HTTP/1.0 200 OK Content-Type: text/html 'Weed King' Found Guilty
Pubdate: Tue, 02 Dec 2008
Source: Windsor Star (CN ON)
Copyright: 2008 The Windsor Star
Author: Craig Pearson, Staff Writer
Bookmark: (Cannabis - Medicinal - Canada)
Bookmark: (Asset Forfeiture)


A medical-marijuana activist known as DaWeedKing and his wife were
found guilty Monday of cultivating 27 pot plants, almost 44 months
after they were arrested at their Albert Road home.

Though Fred Pritchard, 41, and Renee Pritchard, 45 -- who moved seven
months ago to Vancouver where they now work -- were found guilty of
producing marijuana, Superior Court Justice Steve Rogin dismissed a
charge of possession for the purpose of trafficking.

Rogin sentenced Renee -- who has no prior criminal record -- to six
months of house arrest, requiring her to remain at her home between 7
p.m. and 7 a.m. unless she has prior written approval from a parole
officer. A sentencing hearing was set Feb. 27 for Fred since the Crown
is seeking a period of incarceration. He has a criminal record and is
considered the primary marijuana cultivator.

The couple must forfeit grow-op equipment and $1,100 seized in the

Fred Pritchard said outside court that he was disappointed the
medical-marijuana aspect of his activities -- he has previously run
the Marijuana Compassion Club of Windsor under the moniker DaWeedKing
- -- was not brought out at trial.

"It's sad," he said of his current legal troubles, which began when
his home was raided May 6, 2005. "But at least it's over."

The case was adjourned last February after Rogin instructed Windsor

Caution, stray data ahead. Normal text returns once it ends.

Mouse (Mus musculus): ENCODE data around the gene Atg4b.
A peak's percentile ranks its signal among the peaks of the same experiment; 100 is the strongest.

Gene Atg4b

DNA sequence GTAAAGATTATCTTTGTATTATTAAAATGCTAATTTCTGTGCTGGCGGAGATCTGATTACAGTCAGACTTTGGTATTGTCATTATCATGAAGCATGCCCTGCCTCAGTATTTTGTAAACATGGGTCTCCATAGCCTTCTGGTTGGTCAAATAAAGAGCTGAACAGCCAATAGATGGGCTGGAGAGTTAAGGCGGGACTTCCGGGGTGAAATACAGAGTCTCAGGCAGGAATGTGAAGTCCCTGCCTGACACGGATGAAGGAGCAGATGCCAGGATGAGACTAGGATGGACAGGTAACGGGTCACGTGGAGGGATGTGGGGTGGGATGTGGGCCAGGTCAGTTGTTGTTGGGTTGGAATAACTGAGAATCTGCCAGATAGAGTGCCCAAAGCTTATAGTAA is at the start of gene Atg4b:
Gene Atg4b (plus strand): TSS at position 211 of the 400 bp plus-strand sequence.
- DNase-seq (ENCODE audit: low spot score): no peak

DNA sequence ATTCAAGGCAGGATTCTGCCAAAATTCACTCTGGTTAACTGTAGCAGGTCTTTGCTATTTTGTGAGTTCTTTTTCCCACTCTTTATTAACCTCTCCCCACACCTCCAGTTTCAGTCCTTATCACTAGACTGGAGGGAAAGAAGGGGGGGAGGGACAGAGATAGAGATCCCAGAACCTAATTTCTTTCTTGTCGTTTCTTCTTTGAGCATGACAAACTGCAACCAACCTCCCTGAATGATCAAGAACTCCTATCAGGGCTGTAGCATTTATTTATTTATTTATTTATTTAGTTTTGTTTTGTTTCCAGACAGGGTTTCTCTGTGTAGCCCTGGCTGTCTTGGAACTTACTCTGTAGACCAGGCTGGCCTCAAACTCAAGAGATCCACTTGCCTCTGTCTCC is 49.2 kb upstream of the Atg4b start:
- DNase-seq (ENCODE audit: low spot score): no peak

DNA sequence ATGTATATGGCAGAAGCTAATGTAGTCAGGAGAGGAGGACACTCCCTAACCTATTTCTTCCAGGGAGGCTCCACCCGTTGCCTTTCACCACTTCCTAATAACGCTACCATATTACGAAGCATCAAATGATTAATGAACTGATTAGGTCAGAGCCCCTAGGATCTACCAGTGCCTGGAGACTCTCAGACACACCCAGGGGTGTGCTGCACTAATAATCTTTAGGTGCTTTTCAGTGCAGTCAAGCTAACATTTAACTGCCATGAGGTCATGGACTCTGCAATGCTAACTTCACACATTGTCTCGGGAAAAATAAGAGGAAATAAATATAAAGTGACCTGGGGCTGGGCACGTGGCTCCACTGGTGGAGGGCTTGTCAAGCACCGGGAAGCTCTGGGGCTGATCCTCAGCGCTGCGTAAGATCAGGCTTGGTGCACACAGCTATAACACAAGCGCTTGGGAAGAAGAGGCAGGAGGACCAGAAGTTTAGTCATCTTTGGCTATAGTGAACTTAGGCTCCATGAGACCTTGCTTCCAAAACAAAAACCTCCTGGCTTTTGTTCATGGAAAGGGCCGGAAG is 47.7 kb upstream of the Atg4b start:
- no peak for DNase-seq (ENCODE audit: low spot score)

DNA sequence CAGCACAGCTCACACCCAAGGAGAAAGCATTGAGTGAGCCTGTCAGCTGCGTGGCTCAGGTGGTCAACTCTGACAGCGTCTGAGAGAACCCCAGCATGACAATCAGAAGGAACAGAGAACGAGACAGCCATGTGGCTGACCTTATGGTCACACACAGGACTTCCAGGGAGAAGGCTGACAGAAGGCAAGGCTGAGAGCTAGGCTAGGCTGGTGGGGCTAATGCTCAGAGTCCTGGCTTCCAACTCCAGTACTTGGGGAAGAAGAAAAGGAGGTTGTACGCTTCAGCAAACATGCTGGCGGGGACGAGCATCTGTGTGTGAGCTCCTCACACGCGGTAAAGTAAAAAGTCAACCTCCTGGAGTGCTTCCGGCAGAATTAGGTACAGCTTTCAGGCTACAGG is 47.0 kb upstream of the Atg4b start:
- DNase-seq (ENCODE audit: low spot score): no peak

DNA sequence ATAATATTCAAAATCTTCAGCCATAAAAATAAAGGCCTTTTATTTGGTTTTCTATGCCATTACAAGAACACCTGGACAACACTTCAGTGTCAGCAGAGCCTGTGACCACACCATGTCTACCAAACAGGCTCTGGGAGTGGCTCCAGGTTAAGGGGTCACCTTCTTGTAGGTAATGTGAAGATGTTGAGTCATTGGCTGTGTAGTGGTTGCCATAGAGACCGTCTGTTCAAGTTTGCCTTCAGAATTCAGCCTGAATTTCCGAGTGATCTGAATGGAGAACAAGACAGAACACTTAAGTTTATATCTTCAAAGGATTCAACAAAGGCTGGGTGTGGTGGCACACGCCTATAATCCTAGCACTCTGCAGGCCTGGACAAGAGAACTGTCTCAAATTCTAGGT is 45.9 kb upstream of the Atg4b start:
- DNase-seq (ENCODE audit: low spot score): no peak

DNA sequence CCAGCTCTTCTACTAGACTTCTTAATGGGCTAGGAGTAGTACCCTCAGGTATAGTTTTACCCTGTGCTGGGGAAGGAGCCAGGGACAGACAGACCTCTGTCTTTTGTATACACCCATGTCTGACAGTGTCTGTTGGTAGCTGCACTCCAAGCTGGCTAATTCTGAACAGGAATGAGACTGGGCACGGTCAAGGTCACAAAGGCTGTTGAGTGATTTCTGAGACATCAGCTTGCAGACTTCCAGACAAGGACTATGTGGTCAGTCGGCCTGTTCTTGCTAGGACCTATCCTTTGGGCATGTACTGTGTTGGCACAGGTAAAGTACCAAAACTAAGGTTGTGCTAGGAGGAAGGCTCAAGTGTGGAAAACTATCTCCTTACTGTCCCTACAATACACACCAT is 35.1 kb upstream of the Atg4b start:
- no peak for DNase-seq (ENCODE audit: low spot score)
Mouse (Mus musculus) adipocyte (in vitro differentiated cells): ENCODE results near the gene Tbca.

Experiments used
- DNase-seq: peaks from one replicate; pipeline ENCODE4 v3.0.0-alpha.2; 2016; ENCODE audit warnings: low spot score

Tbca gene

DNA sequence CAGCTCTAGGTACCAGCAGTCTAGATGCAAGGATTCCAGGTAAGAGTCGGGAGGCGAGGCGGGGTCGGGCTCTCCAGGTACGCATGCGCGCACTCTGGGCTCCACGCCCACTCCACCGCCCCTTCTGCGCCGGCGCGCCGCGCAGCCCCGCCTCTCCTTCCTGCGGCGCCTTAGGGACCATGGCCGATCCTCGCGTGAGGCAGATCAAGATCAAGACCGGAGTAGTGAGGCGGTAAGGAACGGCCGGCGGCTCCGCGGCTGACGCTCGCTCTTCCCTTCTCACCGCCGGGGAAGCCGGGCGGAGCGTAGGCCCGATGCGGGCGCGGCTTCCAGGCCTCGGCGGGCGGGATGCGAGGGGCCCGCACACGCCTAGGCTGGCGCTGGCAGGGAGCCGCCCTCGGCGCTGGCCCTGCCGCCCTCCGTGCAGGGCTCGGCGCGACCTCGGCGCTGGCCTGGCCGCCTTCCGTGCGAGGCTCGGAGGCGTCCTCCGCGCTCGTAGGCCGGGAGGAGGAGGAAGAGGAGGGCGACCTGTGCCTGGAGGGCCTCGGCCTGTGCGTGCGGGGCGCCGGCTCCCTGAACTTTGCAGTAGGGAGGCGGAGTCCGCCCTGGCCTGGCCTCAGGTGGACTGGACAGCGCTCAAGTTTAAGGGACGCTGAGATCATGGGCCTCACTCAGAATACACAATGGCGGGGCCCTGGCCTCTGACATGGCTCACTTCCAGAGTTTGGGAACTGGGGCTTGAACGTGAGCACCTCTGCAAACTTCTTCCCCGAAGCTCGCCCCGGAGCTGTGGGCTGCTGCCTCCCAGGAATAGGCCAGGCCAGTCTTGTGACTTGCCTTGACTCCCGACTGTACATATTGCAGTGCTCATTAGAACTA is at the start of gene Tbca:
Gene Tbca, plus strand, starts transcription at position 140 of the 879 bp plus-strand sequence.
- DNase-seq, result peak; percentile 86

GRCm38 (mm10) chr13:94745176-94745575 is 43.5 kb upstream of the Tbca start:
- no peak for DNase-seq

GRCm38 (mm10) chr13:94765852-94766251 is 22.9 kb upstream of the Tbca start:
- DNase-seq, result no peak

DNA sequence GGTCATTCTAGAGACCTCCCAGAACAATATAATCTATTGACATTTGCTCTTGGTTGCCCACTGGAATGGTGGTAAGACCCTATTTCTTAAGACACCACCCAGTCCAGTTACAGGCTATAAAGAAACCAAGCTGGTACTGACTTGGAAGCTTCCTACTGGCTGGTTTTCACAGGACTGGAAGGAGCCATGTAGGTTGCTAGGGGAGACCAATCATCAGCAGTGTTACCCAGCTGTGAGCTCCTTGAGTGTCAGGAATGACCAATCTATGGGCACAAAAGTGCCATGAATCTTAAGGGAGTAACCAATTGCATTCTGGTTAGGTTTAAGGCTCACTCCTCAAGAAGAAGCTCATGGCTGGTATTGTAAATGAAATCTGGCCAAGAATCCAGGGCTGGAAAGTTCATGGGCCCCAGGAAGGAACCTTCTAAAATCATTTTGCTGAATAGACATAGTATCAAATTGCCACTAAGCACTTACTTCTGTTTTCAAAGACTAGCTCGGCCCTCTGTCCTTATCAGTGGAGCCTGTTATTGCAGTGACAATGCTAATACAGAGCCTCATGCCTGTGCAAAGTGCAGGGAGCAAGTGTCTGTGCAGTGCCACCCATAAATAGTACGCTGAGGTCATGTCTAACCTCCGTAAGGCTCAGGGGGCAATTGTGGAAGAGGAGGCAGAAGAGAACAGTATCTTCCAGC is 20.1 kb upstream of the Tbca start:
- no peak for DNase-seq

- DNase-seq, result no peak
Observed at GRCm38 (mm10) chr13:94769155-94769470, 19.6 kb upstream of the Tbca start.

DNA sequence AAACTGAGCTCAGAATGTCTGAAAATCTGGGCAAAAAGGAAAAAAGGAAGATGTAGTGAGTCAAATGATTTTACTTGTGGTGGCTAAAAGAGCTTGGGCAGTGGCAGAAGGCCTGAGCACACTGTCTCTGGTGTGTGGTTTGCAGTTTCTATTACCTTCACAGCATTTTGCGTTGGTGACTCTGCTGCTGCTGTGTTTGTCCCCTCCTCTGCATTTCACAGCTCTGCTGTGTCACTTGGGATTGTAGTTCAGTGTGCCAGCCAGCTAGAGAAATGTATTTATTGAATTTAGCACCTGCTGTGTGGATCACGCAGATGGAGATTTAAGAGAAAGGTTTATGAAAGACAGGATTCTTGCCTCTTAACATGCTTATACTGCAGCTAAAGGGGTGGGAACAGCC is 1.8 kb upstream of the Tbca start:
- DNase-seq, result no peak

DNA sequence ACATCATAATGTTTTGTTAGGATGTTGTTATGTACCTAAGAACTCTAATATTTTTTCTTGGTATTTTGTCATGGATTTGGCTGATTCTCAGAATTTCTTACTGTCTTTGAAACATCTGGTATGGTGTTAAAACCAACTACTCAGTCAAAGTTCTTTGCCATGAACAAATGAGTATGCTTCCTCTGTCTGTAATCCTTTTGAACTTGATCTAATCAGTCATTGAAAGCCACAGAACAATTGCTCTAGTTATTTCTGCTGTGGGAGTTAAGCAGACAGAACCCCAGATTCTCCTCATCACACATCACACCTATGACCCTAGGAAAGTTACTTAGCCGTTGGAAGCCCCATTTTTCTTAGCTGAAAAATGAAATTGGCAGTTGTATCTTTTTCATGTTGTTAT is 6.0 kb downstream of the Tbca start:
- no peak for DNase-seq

police Const. Mauro Hernandez to retrieve notes indicating the
reliability of the informants he used to obtain a search warrant for
the Pritchards' home.

The Pritchards had filed affidavits swearing that nobody but them had
been in the area of their home where they grew marijuana plants during
the time of the police investigation.

The defence had suggested that if police don't have to provide any
information on their informants, they can claim anything they like.

On Monday, Hernandez told the court the two informants he used had
been between 20 per cent and 100 per cent accurate on eight previous
occasions when they said drugs would be found at various buildings,
which led to arrests.

Rogin did not require Hernandez to say anything that might identify an
informant and dismissed the defence application to quash the warrant.

But Rogin added another wrinkle when he suggested he may have provided
an opportunity for an appeal by letting slip how he planned to rule
before asking for a defence submission on the topic. "I made a mistake
in law," he told the court. "I can't take that back.

"It clearly opens the door for someone to say I prejudged the

Defence lawyer Frank Miller said afterward he has no plans to appeal
the verdict. But he called the case "a huge victory" for defendants
who want to know more about how warrants are obtained by police.

"It's the first case where an application has been allowed to
cross-examine a police officer on the reliability of an informant,"
Miller said. "The police officer says it's a reliable informant. We're
saying, that's his opinion.

"We're no longer going to have accept the bald opinion of a police
officer on the track record of an informant."

Federal prosecutor Richard Pollock, however, said the case provided
nothing new for defendants.

"Defence lawyers have always been allowed to ask police about
informants' reliability, as long as it doesn't infringe on the
police-informant privilege," Pollock said. "I'm very pleased that
privilege was upheld."
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